Better Incident Response Is the Real Game Changer

Josh Beckett As usual, on my very long drive to work, I was getting my daily fix of NPR and a couple of stories prompted me to write today.  First was a story that had to do with one of the interesting side effects of moneyball and how it was making baseball games longer by increasing the value of players that get walks.  More walks = longer games = less action = more fan boredom.  Their take away from get what you ask for.  Not very security-esque, but stay with me.

The second story had to do with one of those agencies that's been in the news lately for monitoring lots and lots of email and phone communications.  I've heard claims that all three branches of government had oversight into the process.  It struck me that there is a major problem with that claim.  They were all sworn to secrecy and operating behind closed doors.  No transparency; just a tacit statement that we only look at the facts relevant to the bad stuff.  Ok, so how are they related?

Well, the only organizations that can afford to operate a vast and inefficient net that swallows up every bit of data without concern for false positives are government-run ones, and particularly secret ones.  The rest of us that operate on limited budgets and are bound by market economics must reduce the noise wherever and whenever possible.  We simply don't have time and resources to waste on chasing down unimportant or unrelated things.

The lastest buzzword in many security circles is data analytics.  Although, on the surface, such a concept is really just what these government programs are doing.  Grab every bit of data and sort out later what could be important using the concept of "I'll know what's important when I see it."  I grant this works when you are dealing with the over-the-network communications of bad guys around the globe planning terrorist attacks; as long as the rest of us don't mind our privacy being compromised.  Sadly, polls seem to indicate that most people don't as long as the spin is right on the story.  Of course, if the good guys can do this, and the bad guys can get into just about any network, can't the bad guys find all the stuff that the good guys aren't looking at?  Article for another day.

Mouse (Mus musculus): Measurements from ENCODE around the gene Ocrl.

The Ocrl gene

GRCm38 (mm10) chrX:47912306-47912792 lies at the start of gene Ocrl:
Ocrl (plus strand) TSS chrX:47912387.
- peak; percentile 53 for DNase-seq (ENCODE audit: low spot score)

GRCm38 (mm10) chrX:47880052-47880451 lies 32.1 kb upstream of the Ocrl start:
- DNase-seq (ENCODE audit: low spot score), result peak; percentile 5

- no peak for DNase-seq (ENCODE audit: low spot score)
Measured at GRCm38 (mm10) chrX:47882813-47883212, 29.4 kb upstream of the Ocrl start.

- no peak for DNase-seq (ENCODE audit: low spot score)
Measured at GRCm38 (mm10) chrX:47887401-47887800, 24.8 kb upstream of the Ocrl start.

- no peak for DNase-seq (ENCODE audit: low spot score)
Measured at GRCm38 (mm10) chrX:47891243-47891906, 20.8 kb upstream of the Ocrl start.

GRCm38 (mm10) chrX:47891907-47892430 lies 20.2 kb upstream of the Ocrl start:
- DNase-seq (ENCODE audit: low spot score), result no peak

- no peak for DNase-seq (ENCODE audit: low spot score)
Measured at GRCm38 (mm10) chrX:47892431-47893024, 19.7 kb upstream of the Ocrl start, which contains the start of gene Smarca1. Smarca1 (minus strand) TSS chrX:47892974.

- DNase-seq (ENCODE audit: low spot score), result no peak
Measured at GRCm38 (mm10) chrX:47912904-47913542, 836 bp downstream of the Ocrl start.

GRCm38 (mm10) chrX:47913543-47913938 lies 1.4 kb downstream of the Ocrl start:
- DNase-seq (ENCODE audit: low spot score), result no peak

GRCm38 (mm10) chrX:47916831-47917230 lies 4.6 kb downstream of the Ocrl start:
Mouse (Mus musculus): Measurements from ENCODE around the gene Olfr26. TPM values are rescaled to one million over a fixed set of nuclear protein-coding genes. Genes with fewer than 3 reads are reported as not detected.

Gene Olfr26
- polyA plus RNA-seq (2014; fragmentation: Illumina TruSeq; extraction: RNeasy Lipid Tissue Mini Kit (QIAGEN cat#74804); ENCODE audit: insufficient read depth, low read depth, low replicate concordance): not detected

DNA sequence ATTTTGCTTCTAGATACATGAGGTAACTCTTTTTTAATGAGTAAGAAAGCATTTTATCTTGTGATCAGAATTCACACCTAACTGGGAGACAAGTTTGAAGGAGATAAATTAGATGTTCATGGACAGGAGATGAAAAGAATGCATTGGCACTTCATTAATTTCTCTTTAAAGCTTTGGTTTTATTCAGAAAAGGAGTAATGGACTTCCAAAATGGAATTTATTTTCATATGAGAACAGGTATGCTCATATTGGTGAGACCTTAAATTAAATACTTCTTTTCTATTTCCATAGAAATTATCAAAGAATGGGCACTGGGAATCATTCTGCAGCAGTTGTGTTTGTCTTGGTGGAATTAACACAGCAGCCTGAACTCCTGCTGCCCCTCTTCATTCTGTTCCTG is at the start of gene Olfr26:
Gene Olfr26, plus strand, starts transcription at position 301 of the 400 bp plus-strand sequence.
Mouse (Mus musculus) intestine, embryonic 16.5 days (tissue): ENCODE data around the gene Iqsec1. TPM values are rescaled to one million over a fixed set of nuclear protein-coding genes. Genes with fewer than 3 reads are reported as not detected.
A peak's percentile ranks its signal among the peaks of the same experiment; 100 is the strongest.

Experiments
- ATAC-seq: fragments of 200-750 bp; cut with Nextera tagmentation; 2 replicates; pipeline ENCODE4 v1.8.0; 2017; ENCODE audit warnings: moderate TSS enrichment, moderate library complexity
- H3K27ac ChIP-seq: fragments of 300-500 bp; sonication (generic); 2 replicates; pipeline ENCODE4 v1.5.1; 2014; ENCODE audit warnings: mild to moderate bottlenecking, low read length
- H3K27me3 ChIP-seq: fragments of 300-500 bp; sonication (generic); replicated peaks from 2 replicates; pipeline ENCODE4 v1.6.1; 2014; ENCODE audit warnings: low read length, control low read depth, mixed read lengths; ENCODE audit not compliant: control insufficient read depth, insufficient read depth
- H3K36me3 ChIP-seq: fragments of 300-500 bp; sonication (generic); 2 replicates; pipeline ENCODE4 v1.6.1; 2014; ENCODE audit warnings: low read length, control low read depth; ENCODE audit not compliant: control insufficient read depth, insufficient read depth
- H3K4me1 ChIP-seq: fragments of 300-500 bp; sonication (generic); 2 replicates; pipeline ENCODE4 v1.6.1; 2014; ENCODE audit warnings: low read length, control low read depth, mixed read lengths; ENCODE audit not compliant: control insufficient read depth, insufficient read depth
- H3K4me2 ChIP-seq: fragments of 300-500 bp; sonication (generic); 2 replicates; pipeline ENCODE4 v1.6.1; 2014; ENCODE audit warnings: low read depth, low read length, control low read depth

The challenge when it comes to security in the non-government sector is that our worlds are a lot smaller.  We don't have the benefit of being capable of intercepting the planning intel before the attack.  We are only capable of finding out there was a plot to rob the bank after the thieves are running out the door with the goods in their hands.  So our problem is different.  The data must enable the ability to respond quicker.  The window from security breach to data exfiltration is small indeed.  Action must be exceedingly fast and automated where possible.

We are in the process of getting what we have asked for with many of the data analytics solutions out there today.  The question is and remains, will it make the game fundamentally better or worse?  Will we be able to plow through these mountains of data and sort the wheat from the chaff in time to keep the silo from burning down?

Faster and more accurate incident response is what we need and should be asking for.  If the data within the analytics capabilities enables a faster response process that is creates the ability to clearly target only the bad, and reduce false positives to near zero, then automating response is possible.  That, my friends, is good security.  Action that ignores the unimportant and only responds against what is malicious is very useful and beneficial in the cyber-info-war that the good guys are losing badly today.

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